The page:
How do you top that? You don’t, apparently: Nothing in Resurgence proves as satisfying, save maybe a late encounter between a galloping alien queen and a school bus, in which Emmerich’s classic mélange of humor and action prevails for just a moment. Much of what you get otherwise are action scenes that play out like bad jokes with mumbled punchlines: You reflexively go “Huh?” before remembering that you don’t care. Maybe we should have expected this. Emmerich seems to have been crowded out of his own lane; Marvel et al. don’t hire Roland Emmerich to make Roland Emmerich movies. White House Down flopped, thanks in large part to the release of movie-twin Olympus Has Fallen a few months before. Artistically, his 1998 Godzilla recently got its ass kicked by Gareth Edwards’ admirable 2014 spectacle. His 10,000 B.C. drew unfavorable comparisons, in terms of style and money, to Zack Snyder’s 300: the student mastering the teacher.
The last few years have seen Emmerich turning away from blockbusters — toward smaller movies that happen to also be box-office flops in need of a different metric than the number of shots in front of a blue screen. There was Anonymous (2011), a curious historical thriller about the “true” author of Shakespeare’s works. More notably, meaning more disastrously, there was last year’s Stonewall, about the Stonewall riots of 1969, a momentous occasion in LGBT history. That movie was accused of absenting the historical event of the people of color many believe were at its center. “As a director you have to put yourself in your movies, and I’m white and gay,” Emmerich said. Suffice it to say, he did. And people were not pleased.
It’s hard to move up from a track record like this, and there’s no room below. There may be nowhere to turn but inward. Last year, Emmerich told BuzzFeed that his friends had been asking, “When do we see a personal film from you?” It’s a short-sighted question, one that equates “personal” with “not an action movie.” But it’s a question best answered, in Emmerich’s case, with blockbusters: with the likes of Independence Day, his environmentalist agitprop-action movies (e.g., The Day After Tomorrow) and, more recently, if less successfully, White House Down. These are the films in which Emmerich’s penchant for throwing what he calls regular Joes into the ring with spectacles of human annihilation rings clearest. It’s the reason a critic might be moved to compare him to Cecil B. DeMille, and it’s what makes some of his films feel personal, even politically frustrated, amidst all the dumb, dumb, dumb.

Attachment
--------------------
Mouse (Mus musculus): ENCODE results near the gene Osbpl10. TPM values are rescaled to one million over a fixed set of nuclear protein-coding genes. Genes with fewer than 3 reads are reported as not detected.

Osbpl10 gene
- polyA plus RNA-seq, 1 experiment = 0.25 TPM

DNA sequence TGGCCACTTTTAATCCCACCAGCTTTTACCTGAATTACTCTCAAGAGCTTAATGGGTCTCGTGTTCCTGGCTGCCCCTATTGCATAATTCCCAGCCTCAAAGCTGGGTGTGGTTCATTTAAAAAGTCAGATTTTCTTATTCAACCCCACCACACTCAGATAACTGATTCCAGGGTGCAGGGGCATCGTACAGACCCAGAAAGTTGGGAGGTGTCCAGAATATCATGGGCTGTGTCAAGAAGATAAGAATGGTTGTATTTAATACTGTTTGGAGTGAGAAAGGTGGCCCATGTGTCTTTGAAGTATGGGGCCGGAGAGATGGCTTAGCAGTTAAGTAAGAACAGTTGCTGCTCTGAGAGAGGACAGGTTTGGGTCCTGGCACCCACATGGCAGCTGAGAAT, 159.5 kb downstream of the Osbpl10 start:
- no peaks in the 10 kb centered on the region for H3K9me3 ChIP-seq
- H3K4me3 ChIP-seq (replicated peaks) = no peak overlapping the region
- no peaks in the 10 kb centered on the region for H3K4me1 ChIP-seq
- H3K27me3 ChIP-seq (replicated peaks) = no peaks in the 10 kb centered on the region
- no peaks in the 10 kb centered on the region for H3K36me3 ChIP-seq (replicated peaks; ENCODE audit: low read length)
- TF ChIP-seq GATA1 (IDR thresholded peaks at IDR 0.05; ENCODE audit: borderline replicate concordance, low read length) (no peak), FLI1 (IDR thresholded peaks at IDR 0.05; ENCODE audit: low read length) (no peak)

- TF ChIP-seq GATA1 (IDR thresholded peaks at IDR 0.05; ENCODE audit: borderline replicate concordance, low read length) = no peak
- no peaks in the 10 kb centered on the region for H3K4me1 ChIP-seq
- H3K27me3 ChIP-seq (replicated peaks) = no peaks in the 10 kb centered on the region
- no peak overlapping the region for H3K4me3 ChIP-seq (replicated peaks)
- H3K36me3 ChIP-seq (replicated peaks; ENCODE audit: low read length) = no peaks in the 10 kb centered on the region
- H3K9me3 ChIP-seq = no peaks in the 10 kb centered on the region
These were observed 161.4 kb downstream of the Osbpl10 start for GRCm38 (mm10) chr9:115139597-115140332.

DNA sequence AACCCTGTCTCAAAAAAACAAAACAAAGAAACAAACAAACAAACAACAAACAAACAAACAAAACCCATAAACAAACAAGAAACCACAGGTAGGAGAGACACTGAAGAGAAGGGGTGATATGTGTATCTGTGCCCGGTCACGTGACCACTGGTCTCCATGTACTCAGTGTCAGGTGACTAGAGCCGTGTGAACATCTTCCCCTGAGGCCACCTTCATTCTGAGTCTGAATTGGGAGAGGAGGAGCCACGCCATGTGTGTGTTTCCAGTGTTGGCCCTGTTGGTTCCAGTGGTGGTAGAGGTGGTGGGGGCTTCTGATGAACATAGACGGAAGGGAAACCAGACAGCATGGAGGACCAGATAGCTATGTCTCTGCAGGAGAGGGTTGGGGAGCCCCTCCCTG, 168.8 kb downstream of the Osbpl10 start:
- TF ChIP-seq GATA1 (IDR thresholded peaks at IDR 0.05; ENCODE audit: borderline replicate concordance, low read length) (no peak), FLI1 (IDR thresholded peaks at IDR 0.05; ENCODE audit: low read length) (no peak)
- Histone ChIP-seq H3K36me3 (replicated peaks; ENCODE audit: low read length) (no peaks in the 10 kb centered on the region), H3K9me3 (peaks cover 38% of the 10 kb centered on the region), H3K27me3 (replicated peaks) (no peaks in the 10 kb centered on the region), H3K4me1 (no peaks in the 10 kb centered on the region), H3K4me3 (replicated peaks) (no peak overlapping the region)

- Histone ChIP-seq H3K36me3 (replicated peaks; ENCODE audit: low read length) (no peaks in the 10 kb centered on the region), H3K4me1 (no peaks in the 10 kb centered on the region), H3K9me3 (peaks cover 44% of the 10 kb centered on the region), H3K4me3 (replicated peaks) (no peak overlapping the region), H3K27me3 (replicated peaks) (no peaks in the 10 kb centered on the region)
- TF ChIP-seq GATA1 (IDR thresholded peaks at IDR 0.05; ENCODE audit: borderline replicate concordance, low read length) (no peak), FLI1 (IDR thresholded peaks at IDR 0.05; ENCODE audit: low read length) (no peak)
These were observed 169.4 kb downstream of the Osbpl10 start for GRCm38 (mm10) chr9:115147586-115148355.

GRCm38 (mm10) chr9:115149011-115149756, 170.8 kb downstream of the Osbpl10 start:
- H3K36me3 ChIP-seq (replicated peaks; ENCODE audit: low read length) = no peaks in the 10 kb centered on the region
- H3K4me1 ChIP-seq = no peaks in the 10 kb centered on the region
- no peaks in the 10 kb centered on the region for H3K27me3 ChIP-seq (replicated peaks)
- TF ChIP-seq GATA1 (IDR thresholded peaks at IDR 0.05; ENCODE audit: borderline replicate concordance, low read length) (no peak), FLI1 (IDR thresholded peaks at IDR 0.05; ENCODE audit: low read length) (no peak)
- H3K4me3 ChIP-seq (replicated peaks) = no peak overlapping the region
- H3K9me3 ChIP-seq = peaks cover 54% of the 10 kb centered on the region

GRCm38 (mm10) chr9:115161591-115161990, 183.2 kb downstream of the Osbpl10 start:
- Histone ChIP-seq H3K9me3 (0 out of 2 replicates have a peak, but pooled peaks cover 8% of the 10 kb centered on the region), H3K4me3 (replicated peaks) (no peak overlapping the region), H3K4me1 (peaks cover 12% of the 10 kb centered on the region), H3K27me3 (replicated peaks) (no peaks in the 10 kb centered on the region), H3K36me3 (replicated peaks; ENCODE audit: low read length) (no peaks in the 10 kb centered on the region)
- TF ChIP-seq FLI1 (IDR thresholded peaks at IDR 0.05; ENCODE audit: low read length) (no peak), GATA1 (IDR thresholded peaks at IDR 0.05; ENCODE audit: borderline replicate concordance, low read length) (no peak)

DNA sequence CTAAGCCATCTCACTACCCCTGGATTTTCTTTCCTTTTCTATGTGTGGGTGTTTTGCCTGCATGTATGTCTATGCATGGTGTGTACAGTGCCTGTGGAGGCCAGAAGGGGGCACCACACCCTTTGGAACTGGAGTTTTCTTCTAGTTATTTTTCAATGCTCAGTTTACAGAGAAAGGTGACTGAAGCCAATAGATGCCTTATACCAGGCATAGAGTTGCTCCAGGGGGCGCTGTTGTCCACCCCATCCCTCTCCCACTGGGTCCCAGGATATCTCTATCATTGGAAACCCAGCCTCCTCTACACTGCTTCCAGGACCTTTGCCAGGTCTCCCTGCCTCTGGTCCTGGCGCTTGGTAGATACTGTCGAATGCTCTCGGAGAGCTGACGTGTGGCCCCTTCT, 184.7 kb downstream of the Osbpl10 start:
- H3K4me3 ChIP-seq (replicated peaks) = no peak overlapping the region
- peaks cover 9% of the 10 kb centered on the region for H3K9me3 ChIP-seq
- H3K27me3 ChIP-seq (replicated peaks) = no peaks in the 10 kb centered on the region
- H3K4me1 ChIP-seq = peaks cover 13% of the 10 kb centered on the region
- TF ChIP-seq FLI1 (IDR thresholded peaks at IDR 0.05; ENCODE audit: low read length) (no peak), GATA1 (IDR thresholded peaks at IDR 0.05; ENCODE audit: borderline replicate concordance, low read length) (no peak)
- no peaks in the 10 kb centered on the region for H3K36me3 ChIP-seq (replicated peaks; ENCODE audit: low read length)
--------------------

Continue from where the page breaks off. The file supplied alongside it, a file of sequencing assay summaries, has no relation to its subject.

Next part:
Perhaps the single most invigorating scene in any Roland Emmerich movie, one that gives a sense of what its director loves, comes in Independence Day, during the first encounter Captain Steve Hiller (Will Smith) and his fellow pilots have with the space freaks. Steve’s suave, overtalkative best friend Jimmy (Harry Connick Jr.) dies in battle, and it’s just Steve and a single alien pod, twisting and winding through a tight canyon with the freewheeling vigor and audacity you’d find in a Howard Hawks movie. Like some of Emmerich’s best action heroes, Steve is an outsider, so beyond the political and social world of the movie, so independent, that he doesn’t even notice the aliens when they’re practically parked right outside his front doorstep. To top it off, he’s just learned he’s a NASA reject. Yet here he is, outliving his entire company and out-flying an alien, in a script that’s conspiring to position him to save the world.
I sense Emmerich’s delight, in the 1996 film, in what a disaster movie’s images can do to the imagination. I sense an understanding of the fact that we’d never imagined the White House in flames or even had a genuine taste for that image until a movie gave it to us. I miss those feelings. Emmerich has been getting beaten at his own game, and audiences have been getting beaten down by increasingly spectacular movies whose sense of play, levity, and fun have languished — alongside Emmerich’s career.
There’s a lot riding on Resurgence, in other words, starting with his need to show the world he still has it — that, in the midst of flying men in tights fighting world annihilation playing out anew on the big screen seemingly every week, he can still stand out. In his movies, he blows the world up merely to let us see a hero prevail. What will it take to see him prevail, again, at the movies?